Adjuvant chemotherapy and targeted therapies comprise two salient practice-changing improvements in the treatment of non-small-cell lung cancer. Despite the fact that these improvements have been largely data-driven, the following questions arise: what is the role of adjuvant chemotherapy in elderly patients with non-small-cell lung cancer? What is the role of targeted agents, such as erlotinib and bevacizumab, in older non-small-cell lung cancer patients? These questions are relevant because the current median age of lung cancer patients at diagnosis in the USA is 69 years, and the number of older patients developing this malignancy is increasing. This review provides guidance on how best to approach the use of adjuvant chemotherapy and targeted therapies in older patients with this disease. Read More
AIMS: The current study sought to explore the relationship between state and trait anxiety and delayed verbal memory performance in APOE-4 carriers and noncarriers who were aged 50 years and above. MATERIALS #ENTITYSTARTX00026; METHODS: The study was a retrospective analysis of 267 participants aged 50 years and above who had completed genetic testing for APOE status, the State-Trait Anxiety Inventory, and a comprehensive neuropsychological battery that included three delayed verbal memory measures (Wechsler Memory Scale - 3rd Edition, Logical Memory and Verbal Pairs subtests and the Buschke Selective Reminding Test). RESULTS: An inverse relationship was found between state anxiety and delayed verbal memory performance. Read More
Advancing age is a major risk factor for cognitive impairment and dementia. Currently, there are no effective preventive strategies for cognitive decline. Since physicians have no drug therapies to offer, patients and families may turn to complementary and alternative medicine to preserve cognition. Read More
Evaluation of Craft S, Baker LD, Montine TJ, Minoshima S, Watson GS, Claxton A, et al. Intranasal Insulin Therapy for Alzheimer Disease and Amnestic Mild Cognitive Impairment: A Pilot Clinical Trial. Arch Neurol. Read More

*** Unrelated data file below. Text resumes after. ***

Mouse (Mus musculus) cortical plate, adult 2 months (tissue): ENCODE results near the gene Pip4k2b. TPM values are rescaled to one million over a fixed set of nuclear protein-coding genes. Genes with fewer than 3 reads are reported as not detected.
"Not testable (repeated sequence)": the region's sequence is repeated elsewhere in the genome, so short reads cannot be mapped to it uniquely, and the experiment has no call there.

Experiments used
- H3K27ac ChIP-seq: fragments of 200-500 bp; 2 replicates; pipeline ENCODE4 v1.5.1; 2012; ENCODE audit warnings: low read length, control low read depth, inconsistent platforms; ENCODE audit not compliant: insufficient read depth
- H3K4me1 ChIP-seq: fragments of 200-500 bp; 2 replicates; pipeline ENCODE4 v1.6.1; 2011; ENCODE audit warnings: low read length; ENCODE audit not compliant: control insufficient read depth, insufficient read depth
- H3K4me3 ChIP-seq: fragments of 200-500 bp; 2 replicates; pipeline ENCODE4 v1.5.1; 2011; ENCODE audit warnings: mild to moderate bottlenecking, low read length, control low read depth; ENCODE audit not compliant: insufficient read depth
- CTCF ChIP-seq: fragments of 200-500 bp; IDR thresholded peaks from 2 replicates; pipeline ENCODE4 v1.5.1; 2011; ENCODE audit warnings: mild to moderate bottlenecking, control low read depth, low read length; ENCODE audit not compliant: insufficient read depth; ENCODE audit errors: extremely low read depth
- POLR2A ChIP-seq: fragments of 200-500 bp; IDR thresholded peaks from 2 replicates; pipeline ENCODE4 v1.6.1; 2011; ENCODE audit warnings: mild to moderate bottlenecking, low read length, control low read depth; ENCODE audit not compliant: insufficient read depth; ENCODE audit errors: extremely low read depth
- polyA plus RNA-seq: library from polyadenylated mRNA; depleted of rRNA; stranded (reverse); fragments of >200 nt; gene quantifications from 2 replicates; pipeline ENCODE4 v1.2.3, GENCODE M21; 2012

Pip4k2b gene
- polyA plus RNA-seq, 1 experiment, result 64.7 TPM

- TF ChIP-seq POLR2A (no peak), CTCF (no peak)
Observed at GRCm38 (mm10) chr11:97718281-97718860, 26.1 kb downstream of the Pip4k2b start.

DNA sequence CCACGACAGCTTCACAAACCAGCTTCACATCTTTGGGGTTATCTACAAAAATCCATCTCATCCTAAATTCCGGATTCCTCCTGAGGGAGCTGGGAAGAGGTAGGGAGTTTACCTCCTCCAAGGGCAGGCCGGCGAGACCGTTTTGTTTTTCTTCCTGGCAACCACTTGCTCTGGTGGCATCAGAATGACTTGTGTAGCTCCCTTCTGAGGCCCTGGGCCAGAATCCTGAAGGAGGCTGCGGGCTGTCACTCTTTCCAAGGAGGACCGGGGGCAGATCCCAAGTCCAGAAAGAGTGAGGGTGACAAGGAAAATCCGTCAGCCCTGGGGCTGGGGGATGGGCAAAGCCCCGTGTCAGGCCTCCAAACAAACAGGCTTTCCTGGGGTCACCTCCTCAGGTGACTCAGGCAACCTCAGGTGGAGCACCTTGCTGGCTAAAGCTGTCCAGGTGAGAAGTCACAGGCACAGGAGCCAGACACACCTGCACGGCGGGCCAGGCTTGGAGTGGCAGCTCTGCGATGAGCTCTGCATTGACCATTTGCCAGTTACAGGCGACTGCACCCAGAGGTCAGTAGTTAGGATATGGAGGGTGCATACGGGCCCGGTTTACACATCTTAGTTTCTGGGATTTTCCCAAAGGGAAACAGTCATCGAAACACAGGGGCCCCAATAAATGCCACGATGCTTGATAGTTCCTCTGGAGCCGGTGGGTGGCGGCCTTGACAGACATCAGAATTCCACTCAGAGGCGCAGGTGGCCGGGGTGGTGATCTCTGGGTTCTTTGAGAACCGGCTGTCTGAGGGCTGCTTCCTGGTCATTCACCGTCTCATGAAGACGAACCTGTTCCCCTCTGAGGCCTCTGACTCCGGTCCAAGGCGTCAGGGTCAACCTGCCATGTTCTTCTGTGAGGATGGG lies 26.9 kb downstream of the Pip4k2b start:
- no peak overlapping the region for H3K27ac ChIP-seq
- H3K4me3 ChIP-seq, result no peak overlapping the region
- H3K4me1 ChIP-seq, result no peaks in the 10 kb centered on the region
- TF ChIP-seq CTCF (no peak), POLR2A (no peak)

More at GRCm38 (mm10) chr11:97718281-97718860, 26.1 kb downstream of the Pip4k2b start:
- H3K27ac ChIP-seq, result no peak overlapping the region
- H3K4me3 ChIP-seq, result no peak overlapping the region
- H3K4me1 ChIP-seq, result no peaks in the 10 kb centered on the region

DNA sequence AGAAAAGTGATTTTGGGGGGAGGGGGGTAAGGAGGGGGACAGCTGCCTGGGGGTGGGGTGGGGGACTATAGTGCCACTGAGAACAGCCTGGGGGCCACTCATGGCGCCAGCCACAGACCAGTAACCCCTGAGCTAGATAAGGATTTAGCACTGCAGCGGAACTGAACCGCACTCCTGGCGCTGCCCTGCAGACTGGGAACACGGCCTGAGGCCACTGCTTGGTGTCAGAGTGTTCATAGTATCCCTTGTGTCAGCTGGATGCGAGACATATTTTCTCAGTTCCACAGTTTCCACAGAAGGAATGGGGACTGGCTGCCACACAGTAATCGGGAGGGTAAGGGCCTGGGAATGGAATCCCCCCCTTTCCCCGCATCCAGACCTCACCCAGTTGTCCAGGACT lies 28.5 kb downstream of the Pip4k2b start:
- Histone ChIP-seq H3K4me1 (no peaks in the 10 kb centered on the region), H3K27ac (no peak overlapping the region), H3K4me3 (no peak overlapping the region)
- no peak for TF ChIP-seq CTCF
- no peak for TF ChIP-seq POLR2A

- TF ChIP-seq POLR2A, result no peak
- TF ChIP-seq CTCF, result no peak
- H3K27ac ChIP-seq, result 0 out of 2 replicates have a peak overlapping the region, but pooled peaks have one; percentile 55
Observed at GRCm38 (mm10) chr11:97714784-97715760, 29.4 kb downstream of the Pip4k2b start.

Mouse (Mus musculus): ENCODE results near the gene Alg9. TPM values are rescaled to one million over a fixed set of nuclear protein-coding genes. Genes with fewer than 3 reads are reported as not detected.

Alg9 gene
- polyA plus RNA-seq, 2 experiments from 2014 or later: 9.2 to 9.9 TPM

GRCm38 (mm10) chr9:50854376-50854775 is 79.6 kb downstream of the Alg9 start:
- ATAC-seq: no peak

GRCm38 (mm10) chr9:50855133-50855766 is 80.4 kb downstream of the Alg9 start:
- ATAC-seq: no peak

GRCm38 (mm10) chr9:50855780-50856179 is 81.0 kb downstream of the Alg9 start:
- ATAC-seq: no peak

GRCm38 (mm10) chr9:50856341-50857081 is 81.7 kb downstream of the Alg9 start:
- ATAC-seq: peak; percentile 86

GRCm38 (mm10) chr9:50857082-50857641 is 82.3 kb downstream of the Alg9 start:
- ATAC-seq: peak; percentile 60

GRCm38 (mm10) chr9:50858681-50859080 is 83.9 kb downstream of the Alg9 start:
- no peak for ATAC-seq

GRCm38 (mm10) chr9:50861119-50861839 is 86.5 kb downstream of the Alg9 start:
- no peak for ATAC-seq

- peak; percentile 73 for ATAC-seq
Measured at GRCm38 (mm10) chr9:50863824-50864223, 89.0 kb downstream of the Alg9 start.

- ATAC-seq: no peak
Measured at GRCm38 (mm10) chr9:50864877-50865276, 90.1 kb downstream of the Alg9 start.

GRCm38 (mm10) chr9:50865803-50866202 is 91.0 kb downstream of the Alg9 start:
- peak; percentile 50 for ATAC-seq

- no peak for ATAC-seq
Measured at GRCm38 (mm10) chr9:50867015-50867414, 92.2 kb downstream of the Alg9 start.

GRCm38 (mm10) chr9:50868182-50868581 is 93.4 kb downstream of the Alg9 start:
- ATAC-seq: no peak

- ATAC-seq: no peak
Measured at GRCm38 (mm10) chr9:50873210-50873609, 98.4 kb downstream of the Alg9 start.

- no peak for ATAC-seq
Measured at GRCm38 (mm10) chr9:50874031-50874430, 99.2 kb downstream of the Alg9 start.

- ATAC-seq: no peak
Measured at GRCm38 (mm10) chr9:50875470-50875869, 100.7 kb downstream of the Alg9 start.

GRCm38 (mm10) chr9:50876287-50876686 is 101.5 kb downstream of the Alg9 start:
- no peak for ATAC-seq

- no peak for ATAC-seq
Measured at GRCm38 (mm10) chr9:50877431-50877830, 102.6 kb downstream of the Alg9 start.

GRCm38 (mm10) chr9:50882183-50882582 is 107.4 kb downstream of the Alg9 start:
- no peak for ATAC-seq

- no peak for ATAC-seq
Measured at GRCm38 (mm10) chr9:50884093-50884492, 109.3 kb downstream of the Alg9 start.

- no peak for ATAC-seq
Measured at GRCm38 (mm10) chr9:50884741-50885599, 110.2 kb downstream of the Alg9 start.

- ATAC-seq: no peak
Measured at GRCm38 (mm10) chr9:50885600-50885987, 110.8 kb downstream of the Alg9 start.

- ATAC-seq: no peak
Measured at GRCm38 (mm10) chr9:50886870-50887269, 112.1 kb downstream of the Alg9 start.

Department of Psychiatry & Biobehavioral Sciences, University of California, Los Angeles, CA 90024, USA ; Longevity Center Semel Institute for Neuroscience & Human Behavior, University of California, Los Angeles, CA 90024, USA.
Aims: In the current study, we explored the potential effects of hormone therapy (HT) on language functioning in healthy, postmenopausal women and compared them with men of similar ages.
Materials & Methods: Language functioning on tasks of verbal fluency and object naming was examined in 100 participants (mean age: 61.9 years; 33 HT users, 15 HT non-users and 52 men) at baseline and follow-up (mean follow-up time period: 2. Read More
The incidence of most common cancers increases with age. This occurs in association with, and is possibly caused by a decline in immune function, termed immune senescence. Although the size of the T-cell compartment is quantitatively maintained into older age, several deleterious changes (including significant changes to T-cell subsets) occur over time that significantly impair immunity. Read More
Older adults represent a rapidly growing segment of the population in developed countries. Advancing age is the most powerful risk factor for the development of cardiovascular disease (CVD), and CVD-related mortality increases markedly in older individuals. Procedures for patients with CVD, including percutaneous coronary intervention, aortic valve replacement and implantable cardioverter defibrillators were all initially validated in younger individuals but are increasingly being applied in older adults who for the most part have been significantly understudied in clinical trials. Read More
VA Research Service, Department of Medicine, University of Maryland School of Medicine & the Baltimore Geriatric Research, Education & Clinical Center (GRECC), VA Maryland Health Care System, Baltimore, MD 21201, USA,